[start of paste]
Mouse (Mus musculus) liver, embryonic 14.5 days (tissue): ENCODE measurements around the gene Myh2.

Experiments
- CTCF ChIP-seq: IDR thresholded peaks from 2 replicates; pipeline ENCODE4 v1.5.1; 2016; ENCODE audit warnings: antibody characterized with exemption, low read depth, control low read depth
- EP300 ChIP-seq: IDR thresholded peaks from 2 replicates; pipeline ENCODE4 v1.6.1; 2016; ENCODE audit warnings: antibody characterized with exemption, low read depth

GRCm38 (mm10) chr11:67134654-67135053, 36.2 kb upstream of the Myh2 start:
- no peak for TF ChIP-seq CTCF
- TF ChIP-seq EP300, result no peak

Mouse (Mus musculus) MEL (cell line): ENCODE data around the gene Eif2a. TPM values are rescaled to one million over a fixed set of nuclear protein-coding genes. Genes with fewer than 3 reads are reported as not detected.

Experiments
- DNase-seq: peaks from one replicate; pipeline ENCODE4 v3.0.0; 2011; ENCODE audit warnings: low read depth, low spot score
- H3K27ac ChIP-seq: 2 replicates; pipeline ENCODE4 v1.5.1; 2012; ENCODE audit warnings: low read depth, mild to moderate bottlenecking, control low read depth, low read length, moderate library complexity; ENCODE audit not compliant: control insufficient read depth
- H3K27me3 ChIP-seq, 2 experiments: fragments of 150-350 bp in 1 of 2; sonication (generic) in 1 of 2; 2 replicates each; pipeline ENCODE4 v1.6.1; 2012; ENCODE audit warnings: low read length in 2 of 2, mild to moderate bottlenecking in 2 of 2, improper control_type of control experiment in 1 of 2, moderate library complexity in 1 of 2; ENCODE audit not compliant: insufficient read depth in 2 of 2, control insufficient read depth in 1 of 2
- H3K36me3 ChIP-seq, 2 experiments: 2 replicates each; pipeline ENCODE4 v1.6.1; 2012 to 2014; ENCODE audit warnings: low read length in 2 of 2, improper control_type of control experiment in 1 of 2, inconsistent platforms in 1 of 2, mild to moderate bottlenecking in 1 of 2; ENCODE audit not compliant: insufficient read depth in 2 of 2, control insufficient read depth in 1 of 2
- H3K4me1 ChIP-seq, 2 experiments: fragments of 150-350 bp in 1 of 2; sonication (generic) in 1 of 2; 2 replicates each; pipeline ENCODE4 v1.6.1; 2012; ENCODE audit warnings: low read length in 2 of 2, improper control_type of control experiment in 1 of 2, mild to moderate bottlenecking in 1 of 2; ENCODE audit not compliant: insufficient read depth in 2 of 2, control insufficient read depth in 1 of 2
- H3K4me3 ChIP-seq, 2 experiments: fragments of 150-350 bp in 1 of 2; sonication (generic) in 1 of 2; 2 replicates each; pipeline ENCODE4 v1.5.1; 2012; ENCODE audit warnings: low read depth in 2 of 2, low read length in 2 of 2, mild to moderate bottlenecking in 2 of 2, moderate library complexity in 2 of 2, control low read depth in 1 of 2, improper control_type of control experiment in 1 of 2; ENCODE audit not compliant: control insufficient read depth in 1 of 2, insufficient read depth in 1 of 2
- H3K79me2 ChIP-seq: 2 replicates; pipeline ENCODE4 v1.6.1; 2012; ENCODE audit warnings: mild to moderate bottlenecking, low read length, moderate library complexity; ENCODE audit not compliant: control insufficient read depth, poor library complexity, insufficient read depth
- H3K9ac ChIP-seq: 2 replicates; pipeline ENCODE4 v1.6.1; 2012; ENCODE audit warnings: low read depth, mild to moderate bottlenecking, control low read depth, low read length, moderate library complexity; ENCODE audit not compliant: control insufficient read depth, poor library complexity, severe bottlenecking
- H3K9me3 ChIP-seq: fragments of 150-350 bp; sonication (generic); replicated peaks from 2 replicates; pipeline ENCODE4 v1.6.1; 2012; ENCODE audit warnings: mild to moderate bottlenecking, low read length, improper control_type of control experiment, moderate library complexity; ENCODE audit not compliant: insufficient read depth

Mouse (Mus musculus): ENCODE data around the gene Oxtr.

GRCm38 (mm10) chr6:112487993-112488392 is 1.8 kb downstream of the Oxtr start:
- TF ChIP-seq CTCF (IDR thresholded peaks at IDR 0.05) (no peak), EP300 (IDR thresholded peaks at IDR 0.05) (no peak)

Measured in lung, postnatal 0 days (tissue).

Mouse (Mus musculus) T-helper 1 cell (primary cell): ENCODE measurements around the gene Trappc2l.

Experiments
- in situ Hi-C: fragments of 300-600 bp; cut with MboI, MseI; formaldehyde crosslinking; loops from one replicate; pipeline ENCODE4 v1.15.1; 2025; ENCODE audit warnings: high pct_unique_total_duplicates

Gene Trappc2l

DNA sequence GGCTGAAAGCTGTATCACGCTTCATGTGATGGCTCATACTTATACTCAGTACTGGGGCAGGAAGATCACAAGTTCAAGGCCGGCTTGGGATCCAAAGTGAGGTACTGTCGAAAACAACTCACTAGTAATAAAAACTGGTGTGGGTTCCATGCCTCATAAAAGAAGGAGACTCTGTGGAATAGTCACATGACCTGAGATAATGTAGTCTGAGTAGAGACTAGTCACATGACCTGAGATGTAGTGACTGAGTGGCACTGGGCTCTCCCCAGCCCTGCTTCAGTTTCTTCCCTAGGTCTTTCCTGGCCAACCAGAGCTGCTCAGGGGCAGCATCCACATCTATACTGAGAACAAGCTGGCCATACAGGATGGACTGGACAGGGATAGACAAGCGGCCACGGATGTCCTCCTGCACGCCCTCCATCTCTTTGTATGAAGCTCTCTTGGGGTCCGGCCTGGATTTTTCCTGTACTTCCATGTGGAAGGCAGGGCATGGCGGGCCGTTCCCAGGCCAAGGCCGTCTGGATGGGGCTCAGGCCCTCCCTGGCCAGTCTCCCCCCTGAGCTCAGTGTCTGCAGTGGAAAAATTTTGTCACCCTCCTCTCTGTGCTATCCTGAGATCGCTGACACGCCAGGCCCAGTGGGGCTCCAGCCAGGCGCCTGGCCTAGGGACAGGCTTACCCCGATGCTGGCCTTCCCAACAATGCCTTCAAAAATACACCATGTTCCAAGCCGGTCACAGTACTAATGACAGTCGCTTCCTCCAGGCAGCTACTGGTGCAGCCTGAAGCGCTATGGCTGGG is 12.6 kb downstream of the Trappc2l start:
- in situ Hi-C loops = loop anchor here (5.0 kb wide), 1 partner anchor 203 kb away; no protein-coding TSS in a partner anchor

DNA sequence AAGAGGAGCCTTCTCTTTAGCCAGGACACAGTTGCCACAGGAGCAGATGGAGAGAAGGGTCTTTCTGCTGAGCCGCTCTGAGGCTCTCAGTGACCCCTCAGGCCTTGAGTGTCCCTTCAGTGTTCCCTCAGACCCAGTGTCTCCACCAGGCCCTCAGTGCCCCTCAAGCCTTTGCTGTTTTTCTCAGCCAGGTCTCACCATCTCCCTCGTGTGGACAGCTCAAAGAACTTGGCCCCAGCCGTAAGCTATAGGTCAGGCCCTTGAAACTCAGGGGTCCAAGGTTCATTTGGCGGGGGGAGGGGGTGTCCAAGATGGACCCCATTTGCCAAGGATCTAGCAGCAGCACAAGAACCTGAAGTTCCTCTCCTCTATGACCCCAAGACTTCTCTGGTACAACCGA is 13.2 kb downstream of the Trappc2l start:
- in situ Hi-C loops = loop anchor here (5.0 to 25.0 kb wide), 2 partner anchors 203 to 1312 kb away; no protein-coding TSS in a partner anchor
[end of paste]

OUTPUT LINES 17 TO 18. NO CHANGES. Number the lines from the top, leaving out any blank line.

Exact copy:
- H3K9ac ChIP-seq: 2 replicates; pipeline ENCODE4 v1.6.1; 2012; ENCODE audit warnings: low read depth, mild to moderate bottlenecking, control low read depth, low read length, moderate library complexity; ENCODE audit not compliant: control insufficient read depth, poor library complexity, severe bottlenecking
- H3K9me3 ChIP-seq: fragments of 150-350 bp; sonication (generic); replicated peaks from 2 replicates; pipeline ENCODE4 v1.6.1; 2012; ENCODE audit warnings: mild to moderate bottlenecking, low read length, improper control_type of control experiment, moderate library complexity; ENCODE audit not compliant: insufficient read depth